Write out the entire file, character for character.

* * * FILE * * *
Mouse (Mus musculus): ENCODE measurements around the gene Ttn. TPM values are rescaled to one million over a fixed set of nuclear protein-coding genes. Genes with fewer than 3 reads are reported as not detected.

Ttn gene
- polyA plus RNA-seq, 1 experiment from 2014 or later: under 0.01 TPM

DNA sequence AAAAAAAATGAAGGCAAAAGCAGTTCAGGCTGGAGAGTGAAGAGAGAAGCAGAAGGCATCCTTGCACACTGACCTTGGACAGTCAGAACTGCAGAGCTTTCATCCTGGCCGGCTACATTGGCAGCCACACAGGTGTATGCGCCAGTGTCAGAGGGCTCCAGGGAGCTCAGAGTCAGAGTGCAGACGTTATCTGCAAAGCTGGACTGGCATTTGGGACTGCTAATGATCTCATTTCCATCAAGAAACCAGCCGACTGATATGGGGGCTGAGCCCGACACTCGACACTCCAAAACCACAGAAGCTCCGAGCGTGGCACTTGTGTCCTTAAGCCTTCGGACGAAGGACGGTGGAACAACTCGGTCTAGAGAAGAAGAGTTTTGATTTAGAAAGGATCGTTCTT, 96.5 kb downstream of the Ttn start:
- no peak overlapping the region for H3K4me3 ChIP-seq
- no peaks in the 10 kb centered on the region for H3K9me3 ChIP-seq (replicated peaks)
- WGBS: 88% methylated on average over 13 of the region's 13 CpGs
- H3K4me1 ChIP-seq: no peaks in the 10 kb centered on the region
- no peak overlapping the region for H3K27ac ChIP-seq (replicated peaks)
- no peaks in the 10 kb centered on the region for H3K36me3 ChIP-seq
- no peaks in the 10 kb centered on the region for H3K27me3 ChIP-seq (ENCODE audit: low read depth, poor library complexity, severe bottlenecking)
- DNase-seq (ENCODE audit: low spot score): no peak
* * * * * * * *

Mouse (Mus musculus): ENCODE measurements around the gene Ttn. TPM values are rescaled to one million over a fixed set of nuclear protein-coding genes. Genes with fewer than 3 reads are reported as not detected.

Ttn gene
- polyA plus RNA-seq, 1 experiment from 2014 or later: under 0.01 TPM

DNA sequence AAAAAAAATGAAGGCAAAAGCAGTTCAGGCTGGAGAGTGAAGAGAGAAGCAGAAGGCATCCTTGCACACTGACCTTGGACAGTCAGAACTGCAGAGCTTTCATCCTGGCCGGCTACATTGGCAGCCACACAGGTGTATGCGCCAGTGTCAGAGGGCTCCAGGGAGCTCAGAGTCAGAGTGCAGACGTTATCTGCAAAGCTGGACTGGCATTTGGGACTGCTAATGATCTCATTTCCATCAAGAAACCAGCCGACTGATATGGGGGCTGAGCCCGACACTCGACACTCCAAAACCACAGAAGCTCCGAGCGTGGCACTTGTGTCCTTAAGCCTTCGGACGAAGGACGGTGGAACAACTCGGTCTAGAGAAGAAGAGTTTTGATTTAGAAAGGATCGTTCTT, 96.5 kb downstream of the Ttn start:
- no peak overlapping the region for H3K4me3 ChIP-seq
- no peaks in the 10 kb centered on the region for H3K9me3 ChIP-seq (replicated peaks)
- WGBS: 88% methylated on average over 13 of the region's 13 CpGs
- H3K4me1 ChIP-seq: no peaks in the 10 kb centered on the region
- no peak overlapping the region for H3K27ac ChIP-seq (replicated peaks)
- no peaks in the 10 kb centered on the region for H3K36me3 ChIP-seq
- no peaks in the 10 kb centered on the region for H3K27me3 ChIP-seq (ENCODE audit: low read depth, poor library complexity, severe bottlenecking)
- DNase-seq (ENCODE audit: low spot score): no peak